It goes without saying that we are living in a highly complex world. Nothing new about that. What is new is the degree to which entities are in conflict and the amount of backsplash our world is experiencing, seeing, hearing, and feeling today, August 7, 2014.
Cruelty beyond our first-world imagination is happening on an epic scale in the Middle East. Right now. As we speak. Hungry and thirsty children are arriving at our borders with nothing but hope for a better life. Watching the news on these and other issues is not for the faint of heart and, unfortunately, watching too much news has been known to actually impair our abilities to be a positive forces for good in the world. We tend to develop entire theories and galvanize mindsets about other people based upon the carefully chosen sound bytes we hear and the images we see over and over (and over and over) again. Like the nauseous repeat of a controversial call on the football field, the video snippets from atrocities in progress get replayed and replayed to the point they almost don’t affect us anymore. Almost.
Practically speaking, there’s very little that most of us can do to solve problems halfway around the world, particularly issues that entire governments, political embassies, and presidential administrations have been trying to solve for decades or even centuries. But while there may be little we can do for the cause of peacemaking abroad, there is a world of good we can do in our own homes, next door, across the street, across town, or on the other side of the Interstate.
This is where our student choir work is so wonderfully, terribly important. In the student choir environment which we create, we can guide students into the ways and means of peacemaking. It’s all about the little things. It’s about offering a cup of cold water in Jesus’ name. About helping someone who cannot help themselves. About giving to someone who cannot give back. It involves working, practicing as a (peaceful) team, singing as a (peace-filled) unit, and caring as a (peace-giving) ministry to others. There’s nothing quite like a choir of peacemaking students. Few things in this world are more powerful. Some of us have seen it with our own eyes and heard it with our own ears. It is holy magic!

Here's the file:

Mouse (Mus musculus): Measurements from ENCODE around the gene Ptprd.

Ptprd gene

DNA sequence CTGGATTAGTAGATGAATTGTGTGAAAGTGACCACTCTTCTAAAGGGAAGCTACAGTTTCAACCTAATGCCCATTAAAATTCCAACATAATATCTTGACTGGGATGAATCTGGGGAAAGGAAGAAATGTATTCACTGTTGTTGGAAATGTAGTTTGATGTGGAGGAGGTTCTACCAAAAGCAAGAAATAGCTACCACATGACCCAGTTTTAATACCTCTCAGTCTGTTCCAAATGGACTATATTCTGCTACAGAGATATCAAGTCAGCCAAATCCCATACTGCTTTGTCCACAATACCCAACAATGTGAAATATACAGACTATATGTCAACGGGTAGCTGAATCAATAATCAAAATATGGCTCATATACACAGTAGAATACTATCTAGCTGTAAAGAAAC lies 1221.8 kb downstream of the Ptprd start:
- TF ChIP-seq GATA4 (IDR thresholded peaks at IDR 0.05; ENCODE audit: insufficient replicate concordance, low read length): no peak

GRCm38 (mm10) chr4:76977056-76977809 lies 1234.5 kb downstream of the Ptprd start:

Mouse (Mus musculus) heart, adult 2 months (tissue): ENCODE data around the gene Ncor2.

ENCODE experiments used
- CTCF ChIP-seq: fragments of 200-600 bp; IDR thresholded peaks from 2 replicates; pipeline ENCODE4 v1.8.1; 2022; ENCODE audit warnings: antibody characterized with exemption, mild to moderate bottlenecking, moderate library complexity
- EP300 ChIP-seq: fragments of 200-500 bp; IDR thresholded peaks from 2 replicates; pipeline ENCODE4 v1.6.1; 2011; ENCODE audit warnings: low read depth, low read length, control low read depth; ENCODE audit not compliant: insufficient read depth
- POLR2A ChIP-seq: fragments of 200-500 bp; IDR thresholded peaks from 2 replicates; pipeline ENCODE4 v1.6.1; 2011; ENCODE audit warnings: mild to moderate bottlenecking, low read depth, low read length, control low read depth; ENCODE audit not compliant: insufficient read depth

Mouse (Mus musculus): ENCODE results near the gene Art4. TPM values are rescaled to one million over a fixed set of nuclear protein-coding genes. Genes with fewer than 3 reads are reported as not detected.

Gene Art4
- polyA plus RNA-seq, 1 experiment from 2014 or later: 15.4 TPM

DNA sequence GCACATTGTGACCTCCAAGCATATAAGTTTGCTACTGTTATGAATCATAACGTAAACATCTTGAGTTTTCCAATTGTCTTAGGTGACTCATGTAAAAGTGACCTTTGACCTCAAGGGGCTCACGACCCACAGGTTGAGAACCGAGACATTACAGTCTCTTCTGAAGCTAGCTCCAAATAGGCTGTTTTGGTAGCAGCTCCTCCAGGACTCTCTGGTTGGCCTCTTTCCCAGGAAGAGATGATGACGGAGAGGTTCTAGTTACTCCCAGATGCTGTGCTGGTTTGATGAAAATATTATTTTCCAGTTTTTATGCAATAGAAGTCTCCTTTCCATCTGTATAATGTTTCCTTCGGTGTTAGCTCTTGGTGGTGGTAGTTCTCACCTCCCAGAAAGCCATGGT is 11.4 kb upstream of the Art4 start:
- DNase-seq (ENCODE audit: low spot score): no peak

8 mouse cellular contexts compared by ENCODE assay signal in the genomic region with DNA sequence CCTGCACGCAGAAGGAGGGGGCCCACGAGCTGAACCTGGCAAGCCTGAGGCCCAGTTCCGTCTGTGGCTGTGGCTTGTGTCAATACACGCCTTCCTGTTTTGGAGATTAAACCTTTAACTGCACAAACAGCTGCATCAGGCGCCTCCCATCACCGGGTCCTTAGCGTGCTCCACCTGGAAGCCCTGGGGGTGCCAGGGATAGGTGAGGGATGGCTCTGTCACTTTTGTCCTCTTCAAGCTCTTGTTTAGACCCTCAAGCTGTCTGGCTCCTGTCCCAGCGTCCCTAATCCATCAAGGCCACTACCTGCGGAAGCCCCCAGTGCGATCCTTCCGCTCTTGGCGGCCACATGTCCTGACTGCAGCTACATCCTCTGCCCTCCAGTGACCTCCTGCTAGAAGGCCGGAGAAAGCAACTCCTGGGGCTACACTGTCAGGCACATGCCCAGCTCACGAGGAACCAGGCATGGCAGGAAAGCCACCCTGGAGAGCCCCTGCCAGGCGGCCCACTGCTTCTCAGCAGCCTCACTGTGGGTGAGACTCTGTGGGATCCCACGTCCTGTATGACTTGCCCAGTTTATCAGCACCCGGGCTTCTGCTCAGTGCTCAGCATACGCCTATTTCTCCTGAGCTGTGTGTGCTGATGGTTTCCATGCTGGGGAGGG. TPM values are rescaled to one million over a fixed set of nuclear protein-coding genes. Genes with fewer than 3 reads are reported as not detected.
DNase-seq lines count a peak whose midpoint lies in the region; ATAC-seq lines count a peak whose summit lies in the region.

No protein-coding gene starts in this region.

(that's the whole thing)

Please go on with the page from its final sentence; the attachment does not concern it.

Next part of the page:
But peacemaking goes beyond even that. It has to do with finding peace in our own hearts … acknowledging the conflict within and allowing the grace of Christ to apply divine healing to it so that I am not a fragmented, torn person. The peacemaking we do within ourselves will naturally radiate outward to those who need peace in their own lives and relationships.
“Let there be peace on earth, and let it begin in me.”
And Jesus said, “Blessed are the peacemakers, for they shall be called the children of God.”
Go and sing likewise.